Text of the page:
Liu S.Q.,University of Ottawa | Scott I.M.,Agriculture and Agri Food Canada | Pelletier Y.,Agriculture and Agri Food Canada | Kramp K.,Loyalist College | And 3 more authors.
Journal of Economic Entomology | Year: 2014

Dillapiol, the main constituent in dill Anethum sowa Roxb. ex Fleming (Apiaceae) oil and wild pepper, Piper aduncum L. (Piperaceae), is an effective cytochrome P450 inhibitor similar to piperonyl butoxide (PBO). Laboratory and field trials with pyrethrum Chrysanthemum cinerariifolium (Trevir.) vis. extracts combined with dillapiol (1:5 and 1:16 ratio) were effective against both insecticide-susceptible and -resistant Colorado potato beetle Leptinotarsa decemlineata (Say). In the laboratory, pyrethrum efficacy was increased 2.2-fold with the SS strain and 9.1-fold with the RS strains by using pyrethrum + dillapiol. Two field trials with the pyrethrum + dillapiol formulation demonstrated efficacy ≥10 times than that of pyrethrum alone. The residual activity (half-life) of the combination exposed to direct sunlight was 3 h but it increased to 10.7 h by adding 2% of the sunscreen octylmethoxycinnamate. © 2014 Entomological Society of America.


Jarvis M.,Loyalist College | Rivers J.,Loyalist College
Nurse Educator | Year: 2014

Campus Clinical is a simulation-based curriculum designed to meet the challenge of decreasing clinical spaces in maternal-child units. The curriculum framework is situated in a constructivist, experiential learning context, integrating Chickering and Gamson's principles for good practice in education. This innovative approach to meeting clinical course learning outcomes is transferable to a variety of settings. Copyright © 2014 Wolters Kluwer Health.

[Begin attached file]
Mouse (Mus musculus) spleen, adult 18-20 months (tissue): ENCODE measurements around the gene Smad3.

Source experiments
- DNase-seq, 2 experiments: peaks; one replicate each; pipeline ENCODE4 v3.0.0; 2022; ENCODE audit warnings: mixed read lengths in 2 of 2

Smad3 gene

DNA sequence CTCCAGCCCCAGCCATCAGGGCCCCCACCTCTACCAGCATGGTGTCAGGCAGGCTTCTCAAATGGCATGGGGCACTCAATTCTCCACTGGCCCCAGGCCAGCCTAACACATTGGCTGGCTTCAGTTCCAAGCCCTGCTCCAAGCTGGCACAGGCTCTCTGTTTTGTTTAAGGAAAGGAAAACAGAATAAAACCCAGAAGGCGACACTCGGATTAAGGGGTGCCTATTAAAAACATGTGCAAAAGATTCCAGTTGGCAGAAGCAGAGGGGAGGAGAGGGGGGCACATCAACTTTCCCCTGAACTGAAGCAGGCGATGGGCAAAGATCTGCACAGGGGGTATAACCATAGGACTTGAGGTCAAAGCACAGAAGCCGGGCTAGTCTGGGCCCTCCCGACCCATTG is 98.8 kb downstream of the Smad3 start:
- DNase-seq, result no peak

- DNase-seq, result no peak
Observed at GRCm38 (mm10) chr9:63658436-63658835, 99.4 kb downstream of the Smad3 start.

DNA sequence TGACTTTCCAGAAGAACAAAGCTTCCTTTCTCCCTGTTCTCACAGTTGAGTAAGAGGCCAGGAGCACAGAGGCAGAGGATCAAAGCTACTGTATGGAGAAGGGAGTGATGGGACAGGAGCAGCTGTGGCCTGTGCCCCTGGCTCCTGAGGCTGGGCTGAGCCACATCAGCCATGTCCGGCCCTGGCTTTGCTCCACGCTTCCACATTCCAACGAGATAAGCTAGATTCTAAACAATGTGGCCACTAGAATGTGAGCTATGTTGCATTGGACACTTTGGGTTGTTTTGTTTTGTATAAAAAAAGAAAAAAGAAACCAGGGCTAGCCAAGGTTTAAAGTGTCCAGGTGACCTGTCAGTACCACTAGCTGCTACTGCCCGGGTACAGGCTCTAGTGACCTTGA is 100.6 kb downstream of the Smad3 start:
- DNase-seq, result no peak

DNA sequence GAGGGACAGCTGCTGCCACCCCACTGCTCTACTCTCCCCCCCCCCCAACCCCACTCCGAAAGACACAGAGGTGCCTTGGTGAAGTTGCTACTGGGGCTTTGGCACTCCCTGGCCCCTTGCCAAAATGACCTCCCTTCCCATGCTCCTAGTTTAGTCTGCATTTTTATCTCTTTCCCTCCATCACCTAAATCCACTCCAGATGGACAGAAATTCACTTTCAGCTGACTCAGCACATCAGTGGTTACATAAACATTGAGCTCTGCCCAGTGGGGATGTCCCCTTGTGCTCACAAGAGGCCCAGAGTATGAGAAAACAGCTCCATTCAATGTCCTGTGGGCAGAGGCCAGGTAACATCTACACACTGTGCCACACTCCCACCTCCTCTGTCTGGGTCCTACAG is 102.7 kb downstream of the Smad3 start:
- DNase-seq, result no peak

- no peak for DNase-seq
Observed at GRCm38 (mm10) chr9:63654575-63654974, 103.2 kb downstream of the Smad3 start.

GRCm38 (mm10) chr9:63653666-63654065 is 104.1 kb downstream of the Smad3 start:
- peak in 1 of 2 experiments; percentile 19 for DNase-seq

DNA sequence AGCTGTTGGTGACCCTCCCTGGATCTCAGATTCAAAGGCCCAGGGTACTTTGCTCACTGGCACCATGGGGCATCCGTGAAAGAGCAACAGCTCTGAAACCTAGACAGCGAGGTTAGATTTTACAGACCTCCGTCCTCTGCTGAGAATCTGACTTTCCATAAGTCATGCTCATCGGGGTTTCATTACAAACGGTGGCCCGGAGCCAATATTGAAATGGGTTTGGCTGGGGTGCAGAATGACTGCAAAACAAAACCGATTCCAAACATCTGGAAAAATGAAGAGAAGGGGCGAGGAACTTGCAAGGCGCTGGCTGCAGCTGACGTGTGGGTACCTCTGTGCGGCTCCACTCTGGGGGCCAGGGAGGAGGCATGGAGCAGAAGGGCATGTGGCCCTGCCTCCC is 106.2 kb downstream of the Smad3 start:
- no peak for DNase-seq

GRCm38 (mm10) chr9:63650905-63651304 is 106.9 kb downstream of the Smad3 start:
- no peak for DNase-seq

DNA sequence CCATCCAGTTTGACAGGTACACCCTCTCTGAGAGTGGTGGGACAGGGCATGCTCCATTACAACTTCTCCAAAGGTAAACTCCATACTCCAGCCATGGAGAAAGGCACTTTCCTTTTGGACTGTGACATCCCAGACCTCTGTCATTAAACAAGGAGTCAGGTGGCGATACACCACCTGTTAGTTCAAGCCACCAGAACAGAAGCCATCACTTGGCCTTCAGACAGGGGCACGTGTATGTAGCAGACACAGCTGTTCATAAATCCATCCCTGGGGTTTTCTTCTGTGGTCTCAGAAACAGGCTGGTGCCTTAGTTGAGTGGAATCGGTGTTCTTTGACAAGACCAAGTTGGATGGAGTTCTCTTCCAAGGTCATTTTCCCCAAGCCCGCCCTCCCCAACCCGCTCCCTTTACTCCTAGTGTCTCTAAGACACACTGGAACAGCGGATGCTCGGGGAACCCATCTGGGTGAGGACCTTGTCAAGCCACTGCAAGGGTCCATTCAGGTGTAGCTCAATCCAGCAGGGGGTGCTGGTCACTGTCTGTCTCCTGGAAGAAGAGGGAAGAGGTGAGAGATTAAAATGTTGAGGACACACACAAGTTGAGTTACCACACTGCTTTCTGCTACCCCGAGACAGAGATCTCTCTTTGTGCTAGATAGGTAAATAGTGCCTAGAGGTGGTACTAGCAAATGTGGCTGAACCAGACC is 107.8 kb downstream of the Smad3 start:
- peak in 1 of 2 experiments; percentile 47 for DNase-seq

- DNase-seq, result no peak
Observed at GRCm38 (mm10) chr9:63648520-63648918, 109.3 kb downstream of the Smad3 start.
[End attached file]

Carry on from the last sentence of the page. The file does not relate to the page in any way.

Treyvaud Amiguet V.,University of Ottawa | Kramp K.L.,University of Ottawa | Kramp K.L.,Loyalist College | Mao J.,University of Ottawa | And 5 more authors.
Food Chemistry | Year: 2012

This study investigated the potential of Northern shrimp (Pandelus borealis Kreyer) by-products as a source of omega-3 polyunsaturated fatty acids (ω-3 PUFAs). The by-products (heads, shell and tail) of processing accounted for approximately 50-60% of the catch. Supercritical CO 2 extraction (SFE) of the by-products at 35 MPa and 40 °C generated a deep red oil, rich in ω-3 PUFAs, specifically 7.8 ± 0.06% eicosapentaenoic acid (EPA) and 8.0 ± 0.07 % docosahexaenoic acid (DHA). © 2011 Elsevier Ltd. All rights reserved.